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46  Discussion Boards / HO / Re: athearn rdc on: May 17, 2008, 08:38:46 PM
Ernst made a gear conversion for the RDC that not only slows it down but makes it a smoother runner. They only power one end of the RDC with the kit however I have installed two and they do work well.
47  Discussion Boards / HO / Re: multiple engines pulling 1 train? on: May 13, 2008, 05:21:36 PM
in the old days of the early 70s, we use to take  resistors and match speeds in various diesels in that manner. For non-dcc, this works very well to closely match speeds. I use resistors based on maximum load for a particular locomotive. They will be under 10 ohms in value and usually about 5 watts in power. This requires hard wiring the pickup from the truck to the motor.
48  Discussion Boards / Large / Re: Boxcar Detail Parts? on: May 11, 2008, 04:22:32 PM
If you are modeling older narrow gauge cars, Ozark Miniatures makes a complete kit for a boxcar/stock car
49  Discussion Boards / HO / Re: MTH HO Triplex Drive Wheels on: May 10, 2008, 10:27:12 PM
Rich,

The prototype hinged boiler was first used on some unusual mallets made by Baldwin for the Santa Fe. There were a couple of versions but the best known were som 2-10-10-2 helpers built specifically for the Cajon Pass run. There were some 4-4-6-2 passenger versions as well. It is all well-documented in many Santa Fe steam books.

TRhe hinges were flat plates that were bolted together to make the joint. Maybe 8-10 were used depending on locomotive. All were retired by the mid-1920s and converted into something else.

The late Bill Schopp noted that these were perfect prototypes for small radius curves, mostly tongue in cheek as he knew the real ones required as much radius as a normal USRA 2-8-8-2.
50  Discussion Boards / HO / Re: MTH HO Triplex Drive Wheels on: May 10, 2008, 10:42:49 AM
Rich,

I'm assuming that the Southern Railway engineering staff had a bunch of obsolete parts that were paid for and thought they could make it work. There's a reason that they bought standard locomotives in the first place, not many of the southern lines had much of a motive power engineering staff that were like the Pennsy, N&W, C&O or the western roads.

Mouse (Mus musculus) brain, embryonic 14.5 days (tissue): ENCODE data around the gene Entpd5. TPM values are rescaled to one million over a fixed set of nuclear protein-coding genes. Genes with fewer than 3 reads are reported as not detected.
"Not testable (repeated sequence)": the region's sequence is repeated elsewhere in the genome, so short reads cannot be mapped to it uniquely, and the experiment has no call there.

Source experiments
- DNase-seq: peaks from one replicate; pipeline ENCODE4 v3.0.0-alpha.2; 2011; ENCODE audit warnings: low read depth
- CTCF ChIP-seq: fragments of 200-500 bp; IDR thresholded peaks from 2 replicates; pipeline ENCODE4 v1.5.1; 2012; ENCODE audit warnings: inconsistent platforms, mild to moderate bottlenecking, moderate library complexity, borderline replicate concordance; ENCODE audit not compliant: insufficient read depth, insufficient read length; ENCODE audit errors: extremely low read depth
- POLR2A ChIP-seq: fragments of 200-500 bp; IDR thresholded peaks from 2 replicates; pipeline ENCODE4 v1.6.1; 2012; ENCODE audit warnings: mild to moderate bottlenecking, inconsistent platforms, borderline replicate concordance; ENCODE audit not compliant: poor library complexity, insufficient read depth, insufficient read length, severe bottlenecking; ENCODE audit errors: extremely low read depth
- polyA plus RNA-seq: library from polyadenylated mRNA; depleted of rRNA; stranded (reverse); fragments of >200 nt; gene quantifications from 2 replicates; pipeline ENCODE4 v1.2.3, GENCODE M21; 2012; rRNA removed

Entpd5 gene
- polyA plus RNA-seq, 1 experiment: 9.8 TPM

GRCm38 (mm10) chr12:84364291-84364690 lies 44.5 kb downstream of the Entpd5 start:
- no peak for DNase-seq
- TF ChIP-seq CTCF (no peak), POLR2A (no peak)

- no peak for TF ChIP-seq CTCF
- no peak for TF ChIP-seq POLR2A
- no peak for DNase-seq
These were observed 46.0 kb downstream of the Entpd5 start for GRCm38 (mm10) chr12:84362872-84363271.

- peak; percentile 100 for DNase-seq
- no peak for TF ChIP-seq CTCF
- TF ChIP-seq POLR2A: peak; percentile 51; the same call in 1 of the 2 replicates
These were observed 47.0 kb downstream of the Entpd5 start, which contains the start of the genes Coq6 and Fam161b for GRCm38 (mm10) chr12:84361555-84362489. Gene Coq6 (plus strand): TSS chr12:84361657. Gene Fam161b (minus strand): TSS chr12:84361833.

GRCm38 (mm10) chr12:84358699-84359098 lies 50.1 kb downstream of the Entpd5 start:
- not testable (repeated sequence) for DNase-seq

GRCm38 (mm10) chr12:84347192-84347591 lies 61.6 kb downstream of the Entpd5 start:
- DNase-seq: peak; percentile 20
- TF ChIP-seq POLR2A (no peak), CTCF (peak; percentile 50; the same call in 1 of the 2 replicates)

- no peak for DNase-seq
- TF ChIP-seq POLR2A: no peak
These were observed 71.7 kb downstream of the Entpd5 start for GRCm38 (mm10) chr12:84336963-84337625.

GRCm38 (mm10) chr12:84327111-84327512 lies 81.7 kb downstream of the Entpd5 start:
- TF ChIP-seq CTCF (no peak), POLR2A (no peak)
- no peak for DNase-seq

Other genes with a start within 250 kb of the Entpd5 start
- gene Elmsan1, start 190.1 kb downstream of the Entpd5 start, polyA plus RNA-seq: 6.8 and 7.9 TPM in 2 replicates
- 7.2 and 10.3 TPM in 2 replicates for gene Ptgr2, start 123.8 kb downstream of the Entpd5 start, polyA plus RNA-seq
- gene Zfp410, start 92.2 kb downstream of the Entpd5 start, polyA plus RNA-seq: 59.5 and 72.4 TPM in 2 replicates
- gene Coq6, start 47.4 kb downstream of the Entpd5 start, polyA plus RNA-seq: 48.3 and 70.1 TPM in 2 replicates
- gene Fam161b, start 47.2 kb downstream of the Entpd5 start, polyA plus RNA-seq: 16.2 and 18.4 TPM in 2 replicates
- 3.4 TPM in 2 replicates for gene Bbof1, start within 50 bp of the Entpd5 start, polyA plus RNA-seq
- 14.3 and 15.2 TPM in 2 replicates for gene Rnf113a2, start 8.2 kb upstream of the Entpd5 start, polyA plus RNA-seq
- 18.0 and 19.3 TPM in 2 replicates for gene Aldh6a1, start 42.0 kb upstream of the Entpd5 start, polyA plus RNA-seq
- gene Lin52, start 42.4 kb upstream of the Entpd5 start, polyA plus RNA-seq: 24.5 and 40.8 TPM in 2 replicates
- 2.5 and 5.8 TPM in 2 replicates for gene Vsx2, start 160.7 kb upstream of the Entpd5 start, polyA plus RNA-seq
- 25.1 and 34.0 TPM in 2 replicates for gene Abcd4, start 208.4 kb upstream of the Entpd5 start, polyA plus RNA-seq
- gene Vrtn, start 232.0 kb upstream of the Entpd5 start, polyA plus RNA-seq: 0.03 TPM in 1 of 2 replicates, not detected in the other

They probably didn't have anyone who could figure boiler steam production. It wasn't until Woodard of Lima and his staff really did the math that the so-called super-power steamers appeared in the mid 1920s. Alco and Baldwin followed in this case.

The Southern experiment was done in the mid 1910s as a less expensive way to get a mallet. Someone just forgot that the boiler was adequate only for the original locomotive.

Jim
51  Discussion Boards / HO / Re: MTH HO Triplex Drive Wheels on: May 09, 2008, 06:46:57 PM
Gene is correct on the Southern Railway. They had 2-8-2+2-8-0 locomotives that were mikados with an older 2-8-0 frame and machinery under the tender. They failed for the same reason as the triplex, not enough steam from the boilers to run both sets of machinery when needed. The Southgern never owned a triplex and only owned a few articulateds.
For what the Southern wanted, a Franklin booster would have been more practical.
52  Discussion Boards / On30 / Re: Narrow Gauge Speed on: April 16, 2008, 12:24:38 PM
Speeds vary from construction and terrain. Most narrow guage lines ran between 15 and 25 miles per hour.  I recall seeing the pipe train on the D&RGW hittiong an astounding 8 miles per hour heading up Cumbres Pass.

Roadbed and terrain are the biggest reasons speeds are slow. on the other hand, the South Pacific Coast usually ran between45-50 miles per hour on passenger trains from San Jose to Alemeda. The Boston, Lynn and Revere ran similar speeds on its commuter lines.
53  Discussion Boards / HO / Re: How 'bout a pre-1905 57" driver 2-8-0 on: April 12, 2008, 12:58:19 PM
in the period of 1890 and 1910 Samuel Vaulcain of Baldwin Locomotive works had a very large influance on locomotive design in the US. While many railroads had their own ideas on motive power, the Vaulcain idea of compounf cylinders was used. Almost all major railroads ordered locomotives with this setup. Many 2-8-0s were delivered with compund cylinders. The specific period Harold asked for would have most 57' drivered 2-8-0s with this setup.